To complement literary Modern Languages as a medical humanities resource, the work of translators is crucial. Translation work is a ‘trangressive’ practice as it creates new sites of knowledge production, and this becomes of utmost importance when it is possible to see how gender, for instance, is inscribed in a language and culture (Spurlin, 2014: 204, 206). As ‘different languages draw on different wor(l)ds’, the complexity of humanity becomes more evident beyond a monolingual world (Elsner and Wilson, 2022: 427). The practice of translation is, additionally, indispensable for justice for anti-racist, postcolonial, and anti-imperial issues, all of which are integral to medical humanities as they have strong links with the history of medicine (de Lima Costa and Alvarez, 2014: 557–58). Rosi Braidotti observes the need for ‘transversal alliances’ between different types of experts in elucidating the historical embeddedness of ideas, which is an exercise in ‘becoming polyglots’ that de Lima Costa and Alvarez suggest could provide a way to decolonise knowledge (561). While Braidotti’s hypothesis is in the context of feminist theory, the creation of networks between languages and their literatures would be equally valuable for critical medical humanities. It is in support of the capacity of translation to expose the influence of medical theories between cultures that the articles in the Special Collection give quotations in both the original language and in English translation.

II: Medical Legacies of the 19th Century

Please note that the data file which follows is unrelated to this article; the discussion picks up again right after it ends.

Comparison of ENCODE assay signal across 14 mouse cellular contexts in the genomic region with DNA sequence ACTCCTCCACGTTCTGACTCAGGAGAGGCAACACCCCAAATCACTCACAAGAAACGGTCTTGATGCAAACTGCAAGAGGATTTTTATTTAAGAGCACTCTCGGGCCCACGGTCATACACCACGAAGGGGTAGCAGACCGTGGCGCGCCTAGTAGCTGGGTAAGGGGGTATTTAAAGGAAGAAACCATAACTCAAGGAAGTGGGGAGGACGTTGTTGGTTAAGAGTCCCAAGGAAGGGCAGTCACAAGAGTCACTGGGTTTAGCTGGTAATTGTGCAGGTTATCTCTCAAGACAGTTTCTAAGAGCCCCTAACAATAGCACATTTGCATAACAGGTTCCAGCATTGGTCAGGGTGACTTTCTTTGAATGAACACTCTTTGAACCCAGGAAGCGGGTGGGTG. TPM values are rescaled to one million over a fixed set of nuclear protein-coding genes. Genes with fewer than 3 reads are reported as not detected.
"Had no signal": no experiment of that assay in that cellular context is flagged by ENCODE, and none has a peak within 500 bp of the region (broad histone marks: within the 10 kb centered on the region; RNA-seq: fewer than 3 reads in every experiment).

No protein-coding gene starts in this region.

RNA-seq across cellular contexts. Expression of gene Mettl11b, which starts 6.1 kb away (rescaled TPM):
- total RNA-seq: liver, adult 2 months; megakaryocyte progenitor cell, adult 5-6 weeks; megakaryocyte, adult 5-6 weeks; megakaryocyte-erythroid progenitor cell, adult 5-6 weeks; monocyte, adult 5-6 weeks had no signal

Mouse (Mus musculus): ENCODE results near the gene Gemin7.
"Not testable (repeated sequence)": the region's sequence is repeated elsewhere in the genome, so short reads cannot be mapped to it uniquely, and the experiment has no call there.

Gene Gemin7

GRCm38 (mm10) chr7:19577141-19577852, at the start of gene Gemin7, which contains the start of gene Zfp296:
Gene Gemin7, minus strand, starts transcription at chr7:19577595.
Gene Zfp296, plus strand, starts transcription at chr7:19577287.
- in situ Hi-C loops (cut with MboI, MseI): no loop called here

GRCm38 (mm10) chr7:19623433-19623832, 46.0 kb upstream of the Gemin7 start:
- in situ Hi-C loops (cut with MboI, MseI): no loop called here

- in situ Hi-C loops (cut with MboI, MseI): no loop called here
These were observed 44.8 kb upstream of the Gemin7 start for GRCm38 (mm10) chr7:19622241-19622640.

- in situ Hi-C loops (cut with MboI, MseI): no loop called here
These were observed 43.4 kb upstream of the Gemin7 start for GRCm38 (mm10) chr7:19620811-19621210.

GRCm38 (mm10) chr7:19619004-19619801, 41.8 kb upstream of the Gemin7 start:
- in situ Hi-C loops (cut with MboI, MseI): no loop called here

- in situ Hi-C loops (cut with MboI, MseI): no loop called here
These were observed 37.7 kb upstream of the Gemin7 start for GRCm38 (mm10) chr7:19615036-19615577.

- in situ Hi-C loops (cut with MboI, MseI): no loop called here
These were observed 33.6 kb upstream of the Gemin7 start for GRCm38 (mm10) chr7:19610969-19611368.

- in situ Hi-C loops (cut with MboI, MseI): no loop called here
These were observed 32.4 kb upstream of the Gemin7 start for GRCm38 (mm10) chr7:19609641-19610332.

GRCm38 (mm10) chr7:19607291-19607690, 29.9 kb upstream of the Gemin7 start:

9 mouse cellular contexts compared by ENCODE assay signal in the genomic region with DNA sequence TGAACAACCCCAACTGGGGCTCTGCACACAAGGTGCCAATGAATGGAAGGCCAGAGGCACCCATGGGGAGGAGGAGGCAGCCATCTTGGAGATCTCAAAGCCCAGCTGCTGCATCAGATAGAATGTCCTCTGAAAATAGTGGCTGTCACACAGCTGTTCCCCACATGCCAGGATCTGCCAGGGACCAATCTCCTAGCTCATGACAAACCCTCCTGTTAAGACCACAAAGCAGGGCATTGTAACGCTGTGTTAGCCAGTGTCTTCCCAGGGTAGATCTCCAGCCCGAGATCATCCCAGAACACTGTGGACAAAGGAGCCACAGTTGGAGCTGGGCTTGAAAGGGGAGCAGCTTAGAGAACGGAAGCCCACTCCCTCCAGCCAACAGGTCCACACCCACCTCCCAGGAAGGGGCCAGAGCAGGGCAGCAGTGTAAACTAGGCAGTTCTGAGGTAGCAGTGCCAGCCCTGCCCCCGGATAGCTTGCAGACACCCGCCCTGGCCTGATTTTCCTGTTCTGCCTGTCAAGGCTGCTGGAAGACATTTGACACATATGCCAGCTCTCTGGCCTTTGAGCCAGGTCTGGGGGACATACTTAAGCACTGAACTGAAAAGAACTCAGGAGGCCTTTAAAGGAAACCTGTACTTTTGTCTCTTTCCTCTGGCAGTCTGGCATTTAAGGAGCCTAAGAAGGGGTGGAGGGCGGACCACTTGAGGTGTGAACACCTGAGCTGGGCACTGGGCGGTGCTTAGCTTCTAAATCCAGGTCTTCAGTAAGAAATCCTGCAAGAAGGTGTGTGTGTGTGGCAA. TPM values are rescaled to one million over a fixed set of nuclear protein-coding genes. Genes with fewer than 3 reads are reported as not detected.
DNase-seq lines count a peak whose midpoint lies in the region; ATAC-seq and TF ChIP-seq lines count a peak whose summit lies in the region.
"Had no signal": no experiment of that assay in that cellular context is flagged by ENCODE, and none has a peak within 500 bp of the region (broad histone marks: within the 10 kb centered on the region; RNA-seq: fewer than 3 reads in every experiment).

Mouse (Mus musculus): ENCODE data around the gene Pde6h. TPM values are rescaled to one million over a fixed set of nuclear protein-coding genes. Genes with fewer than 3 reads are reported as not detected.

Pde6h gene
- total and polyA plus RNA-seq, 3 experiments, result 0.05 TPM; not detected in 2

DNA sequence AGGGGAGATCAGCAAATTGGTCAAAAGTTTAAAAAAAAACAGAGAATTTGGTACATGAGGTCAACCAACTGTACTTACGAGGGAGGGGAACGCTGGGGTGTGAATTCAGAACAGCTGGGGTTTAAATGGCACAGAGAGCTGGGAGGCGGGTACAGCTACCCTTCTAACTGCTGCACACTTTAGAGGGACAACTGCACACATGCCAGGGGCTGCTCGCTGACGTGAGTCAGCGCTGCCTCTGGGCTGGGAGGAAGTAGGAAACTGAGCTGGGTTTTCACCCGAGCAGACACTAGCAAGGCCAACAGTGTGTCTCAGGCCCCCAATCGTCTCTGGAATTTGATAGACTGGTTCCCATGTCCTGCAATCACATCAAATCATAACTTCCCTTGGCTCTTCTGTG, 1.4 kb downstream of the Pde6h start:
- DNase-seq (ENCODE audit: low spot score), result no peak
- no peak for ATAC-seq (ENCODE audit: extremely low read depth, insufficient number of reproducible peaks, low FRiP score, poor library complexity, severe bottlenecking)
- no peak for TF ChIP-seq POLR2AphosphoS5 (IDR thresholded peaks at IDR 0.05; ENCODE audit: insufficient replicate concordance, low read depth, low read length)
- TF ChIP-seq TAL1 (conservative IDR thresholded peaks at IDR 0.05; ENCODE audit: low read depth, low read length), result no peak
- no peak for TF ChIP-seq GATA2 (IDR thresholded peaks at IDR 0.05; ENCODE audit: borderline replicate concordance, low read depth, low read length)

The 19th century was the golden age of clinical medicine, with the new scientific disciplines of physiology, pathology, and pharmacology flourishing in Berlin and Paris in the 1820s (Weatherall and Weatherall, 2003). In France, surgery became an academic discipline in the 1850s through the establishing of institutional chairs, and the ‘three As’ arrived: anaesthesia (1846); antiseptic (1869); asepsis (1886) (Ulrich Trölher and Adrien Pozzi, both as quoted by Tron-Ymonet, 2020: 383).2 Nineteenth-century European medical schools were all-male institutions (Callen, 2018: 76), and by 1900 there were still only 30 women doctors in France (Mesch, 2003: n. 3, 338). This, inevitably, led to a ‘masculinization of knowledges’ (Elizabeth Grosz, as quoted by Karmakar and Sarkar, 2021: 499). Nineteenth-century hygiene manuals delineated clear sexual roles, maintaining that it was only within marriage that women’s sexuality should be expressed through procreation (Mesch, 2003: 329). The legal realm acted in tandem with the medical sphere, and France passed laws between 1874 and 1919 to encourage women to stay at home as mothers (Freebody, 2023: 268). The institution of the family was the symbolic locus of society’s fundamental order (Pick, 1989: 73), so it was protected by medical, legal, and political regulatory frameworks.